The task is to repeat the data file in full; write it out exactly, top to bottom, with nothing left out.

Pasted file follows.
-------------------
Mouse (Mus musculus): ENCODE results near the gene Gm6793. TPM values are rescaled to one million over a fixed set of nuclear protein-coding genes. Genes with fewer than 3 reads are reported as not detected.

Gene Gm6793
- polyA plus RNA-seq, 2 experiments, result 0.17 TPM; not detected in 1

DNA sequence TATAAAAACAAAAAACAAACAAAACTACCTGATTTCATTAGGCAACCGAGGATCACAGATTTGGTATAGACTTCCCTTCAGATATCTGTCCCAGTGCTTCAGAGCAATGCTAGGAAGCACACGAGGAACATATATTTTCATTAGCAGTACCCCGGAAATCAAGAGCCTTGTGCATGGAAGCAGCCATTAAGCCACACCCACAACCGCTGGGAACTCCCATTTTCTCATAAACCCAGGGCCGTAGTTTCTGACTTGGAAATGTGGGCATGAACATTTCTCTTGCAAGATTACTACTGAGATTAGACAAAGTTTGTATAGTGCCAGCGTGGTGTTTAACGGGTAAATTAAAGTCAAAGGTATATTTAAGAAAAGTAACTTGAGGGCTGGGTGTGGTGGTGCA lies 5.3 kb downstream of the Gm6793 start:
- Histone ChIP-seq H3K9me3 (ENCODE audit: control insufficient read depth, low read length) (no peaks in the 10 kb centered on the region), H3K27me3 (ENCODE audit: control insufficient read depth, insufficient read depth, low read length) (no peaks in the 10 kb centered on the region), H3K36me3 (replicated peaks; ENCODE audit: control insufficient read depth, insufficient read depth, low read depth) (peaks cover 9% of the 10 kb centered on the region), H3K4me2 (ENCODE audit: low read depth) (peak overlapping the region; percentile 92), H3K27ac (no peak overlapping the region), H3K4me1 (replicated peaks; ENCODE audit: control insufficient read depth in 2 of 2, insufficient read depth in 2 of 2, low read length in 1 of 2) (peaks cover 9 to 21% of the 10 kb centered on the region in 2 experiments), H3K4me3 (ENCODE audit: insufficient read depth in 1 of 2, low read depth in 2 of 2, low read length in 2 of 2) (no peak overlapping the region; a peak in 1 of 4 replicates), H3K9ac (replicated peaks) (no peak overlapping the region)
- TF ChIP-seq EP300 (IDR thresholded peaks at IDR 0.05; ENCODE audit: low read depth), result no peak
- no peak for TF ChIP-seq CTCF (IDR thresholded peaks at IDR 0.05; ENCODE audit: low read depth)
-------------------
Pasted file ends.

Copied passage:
Mouse (Mus musculus): ENCODE results near the gene Gm6793. TPM values are rescaled to one million over a fixed set of nuclear protein-coding genes. Genes with fewer than 3 reads are reported as not detected.

Gene Gm6793
- polyA plus RNA-seq, 2 experiments, result 0.17 TPM; not detected in 1

DNA sequence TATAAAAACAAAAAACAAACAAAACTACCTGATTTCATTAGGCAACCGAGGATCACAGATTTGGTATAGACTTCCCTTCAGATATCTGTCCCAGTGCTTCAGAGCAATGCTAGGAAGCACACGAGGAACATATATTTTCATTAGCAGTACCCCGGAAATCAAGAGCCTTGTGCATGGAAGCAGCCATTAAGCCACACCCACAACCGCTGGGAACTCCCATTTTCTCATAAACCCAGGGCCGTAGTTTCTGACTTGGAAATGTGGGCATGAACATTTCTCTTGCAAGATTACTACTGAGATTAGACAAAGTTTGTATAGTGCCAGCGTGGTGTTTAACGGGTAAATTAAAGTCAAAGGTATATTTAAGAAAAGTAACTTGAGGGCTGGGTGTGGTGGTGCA lies 5.3 kb downstream of the Gm6793 start:
- Histone ChIP-seq H3K9me3 (ENCODE audit: control insufficient read depth, low read length) (no peaks in the 10 kb centered on the region), H3K27me3 (ENCODE audit: control insufficient read depth, insufficient read depth, low read length) (no peaks in the 10 kb centered on the region), H3K36me3 (replicated peaks; ENCODE audit: control insufficient read depth, insufficient read depth, low read depth) (peaks cover 9% of the 10 kb centered on the region), H3K4me2 (ENCODE audit: low read depth) (peak overlapping the region; percentile 92), H3K27ac (no peak overlapping the region), H3K4me1 (replicated peaks; ENCODE audit: control insufficient read depth in 2 of 2, insufficient read depth in 2 of 2, low read length in 1 of 2) (peaks cover 9 to 21% of the 10 kb centered on the region in 2 experiments), H3K4me3 (ENCODE audit: insufficient read depth in 1 of 2, low read depth in 2 of 2, low read length in 2 of 2) (no peak overlapping the region; a peak in 1 of 4 replicates), H3K9ac (replicated peaks) (no peak overlapping the region)
- TF ChIP-seq EP300 (IDR thresholded peaks at IDR 0.05; ENCODE audit: low read depth), result no peak
- no peak for TF ChIP-seq CTCF (IDR thresholded peaks at IDR 0.05; ENCODE audit: low read depth)